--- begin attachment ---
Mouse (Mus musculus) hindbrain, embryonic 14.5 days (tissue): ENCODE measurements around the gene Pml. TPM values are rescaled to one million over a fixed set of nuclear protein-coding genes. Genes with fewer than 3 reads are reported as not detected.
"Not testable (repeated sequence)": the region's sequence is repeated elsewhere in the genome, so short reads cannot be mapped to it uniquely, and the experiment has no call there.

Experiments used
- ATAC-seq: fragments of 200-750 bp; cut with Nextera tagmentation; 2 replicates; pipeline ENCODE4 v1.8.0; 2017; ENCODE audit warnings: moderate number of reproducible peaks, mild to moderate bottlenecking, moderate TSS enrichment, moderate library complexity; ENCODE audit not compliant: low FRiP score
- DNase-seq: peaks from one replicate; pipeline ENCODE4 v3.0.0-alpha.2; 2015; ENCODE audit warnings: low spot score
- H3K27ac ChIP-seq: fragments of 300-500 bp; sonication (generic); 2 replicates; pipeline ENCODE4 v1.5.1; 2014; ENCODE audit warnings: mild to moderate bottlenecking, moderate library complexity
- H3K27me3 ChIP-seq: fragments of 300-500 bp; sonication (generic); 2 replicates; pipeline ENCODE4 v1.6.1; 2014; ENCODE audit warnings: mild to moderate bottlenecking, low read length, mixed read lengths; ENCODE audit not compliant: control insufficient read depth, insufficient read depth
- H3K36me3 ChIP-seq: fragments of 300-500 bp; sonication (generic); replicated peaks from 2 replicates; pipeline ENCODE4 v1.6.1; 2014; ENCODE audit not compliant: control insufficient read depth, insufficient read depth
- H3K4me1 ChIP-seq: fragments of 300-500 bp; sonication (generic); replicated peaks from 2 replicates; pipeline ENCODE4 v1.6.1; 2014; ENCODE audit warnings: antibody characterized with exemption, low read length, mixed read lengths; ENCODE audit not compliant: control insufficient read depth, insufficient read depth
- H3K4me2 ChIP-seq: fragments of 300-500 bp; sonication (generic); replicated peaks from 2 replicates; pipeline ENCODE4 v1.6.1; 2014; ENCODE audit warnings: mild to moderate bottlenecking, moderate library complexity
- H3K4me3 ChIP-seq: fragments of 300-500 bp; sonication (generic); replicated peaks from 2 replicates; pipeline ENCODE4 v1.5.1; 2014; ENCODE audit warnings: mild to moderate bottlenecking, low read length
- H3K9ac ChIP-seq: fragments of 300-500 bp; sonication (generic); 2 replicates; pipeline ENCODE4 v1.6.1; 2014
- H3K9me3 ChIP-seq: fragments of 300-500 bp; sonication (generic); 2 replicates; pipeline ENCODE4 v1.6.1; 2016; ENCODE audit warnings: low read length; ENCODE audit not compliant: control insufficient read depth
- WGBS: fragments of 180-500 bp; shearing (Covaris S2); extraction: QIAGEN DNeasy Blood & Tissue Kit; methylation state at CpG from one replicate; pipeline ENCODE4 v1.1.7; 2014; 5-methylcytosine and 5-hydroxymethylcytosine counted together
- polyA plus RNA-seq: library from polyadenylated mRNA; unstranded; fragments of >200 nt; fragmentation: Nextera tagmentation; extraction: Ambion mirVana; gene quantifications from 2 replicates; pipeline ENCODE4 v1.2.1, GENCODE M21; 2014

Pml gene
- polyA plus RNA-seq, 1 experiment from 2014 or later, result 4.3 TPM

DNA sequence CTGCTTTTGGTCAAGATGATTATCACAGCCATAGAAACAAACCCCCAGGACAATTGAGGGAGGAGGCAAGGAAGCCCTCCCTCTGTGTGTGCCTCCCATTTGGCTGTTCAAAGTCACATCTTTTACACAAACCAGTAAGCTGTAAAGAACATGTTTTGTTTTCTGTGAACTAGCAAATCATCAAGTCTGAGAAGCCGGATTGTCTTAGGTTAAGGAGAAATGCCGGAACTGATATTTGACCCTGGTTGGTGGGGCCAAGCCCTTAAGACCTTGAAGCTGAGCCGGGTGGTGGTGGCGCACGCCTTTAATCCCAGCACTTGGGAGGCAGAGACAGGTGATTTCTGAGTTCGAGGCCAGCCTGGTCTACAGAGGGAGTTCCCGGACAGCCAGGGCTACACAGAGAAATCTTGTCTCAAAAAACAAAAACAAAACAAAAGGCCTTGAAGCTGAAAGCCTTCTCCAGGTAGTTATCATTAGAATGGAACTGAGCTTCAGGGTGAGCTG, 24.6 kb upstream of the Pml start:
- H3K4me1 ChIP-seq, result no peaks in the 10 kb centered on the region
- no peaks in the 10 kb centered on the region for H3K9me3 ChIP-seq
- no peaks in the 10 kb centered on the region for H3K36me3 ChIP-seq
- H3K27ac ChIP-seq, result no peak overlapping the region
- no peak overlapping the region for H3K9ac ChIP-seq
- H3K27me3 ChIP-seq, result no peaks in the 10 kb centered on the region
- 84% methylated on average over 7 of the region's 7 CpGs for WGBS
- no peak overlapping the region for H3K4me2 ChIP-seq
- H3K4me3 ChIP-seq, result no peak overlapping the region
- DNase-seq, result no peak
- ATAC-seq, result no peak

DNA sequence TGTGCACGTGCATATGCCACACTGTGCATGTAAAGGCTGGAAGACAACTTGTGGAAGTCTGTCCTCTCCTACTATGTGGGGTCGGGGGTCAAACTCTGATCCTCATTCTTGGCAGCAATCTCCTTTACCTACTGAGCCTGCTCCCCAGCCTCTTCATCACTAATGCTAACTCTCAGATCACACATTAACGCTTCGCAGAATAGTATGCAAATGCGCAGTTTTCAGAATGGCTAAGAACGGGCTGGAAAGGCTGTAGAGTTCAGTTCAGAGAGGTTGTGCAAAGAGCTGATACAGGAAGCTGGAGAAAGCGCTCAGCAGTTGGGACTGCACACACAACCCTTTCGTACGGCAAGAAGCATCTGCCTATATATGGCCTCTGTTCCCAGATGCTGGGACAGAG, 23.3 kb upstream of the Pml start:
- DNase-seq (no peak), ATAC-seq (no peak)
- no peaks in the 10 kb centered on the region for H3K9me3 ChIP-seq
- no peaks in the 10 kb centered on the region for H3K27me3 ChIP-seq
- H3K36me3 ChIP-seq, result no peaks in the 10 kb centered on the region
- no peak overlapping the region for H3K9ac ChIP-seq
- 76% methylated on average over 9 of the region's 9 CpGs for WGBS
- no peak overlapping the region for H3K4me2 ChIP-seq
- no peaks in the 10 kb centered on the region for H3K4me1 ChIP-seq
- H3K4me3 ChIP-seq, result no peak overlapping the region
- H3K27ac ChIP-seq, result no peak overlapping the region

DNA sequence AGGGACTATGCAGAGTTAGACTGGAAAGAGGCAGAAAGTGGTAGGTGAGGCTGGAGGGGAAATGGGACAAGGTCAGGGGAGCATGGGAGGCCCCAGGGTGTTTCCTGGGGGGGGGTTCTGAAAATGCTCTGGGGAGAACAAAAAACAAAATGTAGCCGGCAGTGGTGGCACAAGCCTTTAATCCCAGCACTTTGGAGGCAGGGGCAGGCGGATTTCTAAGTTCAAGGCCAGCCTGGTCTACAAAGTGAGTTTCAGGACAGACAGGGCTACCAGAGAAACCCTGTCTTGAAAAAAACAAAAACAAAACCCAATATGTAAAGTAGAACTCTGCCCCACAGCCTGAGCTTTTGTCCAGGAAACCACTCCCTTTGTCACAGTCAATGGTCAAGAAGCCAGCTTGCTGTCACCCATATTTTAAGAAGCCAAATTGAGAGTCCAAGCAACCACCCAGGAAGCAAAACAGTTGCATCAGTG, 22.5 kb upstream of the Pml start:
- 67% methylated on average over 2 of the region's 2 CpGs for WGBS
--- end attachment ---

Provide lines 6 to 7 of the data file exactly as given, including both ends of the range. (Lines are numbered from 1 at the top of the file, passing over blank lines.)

- H3K27ac ChIP-seq: fragments of 300-500 bp; sonication (generic); 2 replicates; pipeline ENCODE4 v1.5.1; 2014; ENCODE audit warnings: mild to moderate bottlenecking, moderate library complexity
- H3K27me3 ChIP-seq: fragments of 300-500 bp; sonication (generic); 2 replicates; pipeline ENCODE4 v1.6.1; 2014; ENCODE audit warnings: mild to moderate bottlenecking, low read length, mixed read lengths; ENCODE audit not compliant: control insufficient read depth, insufficient read depth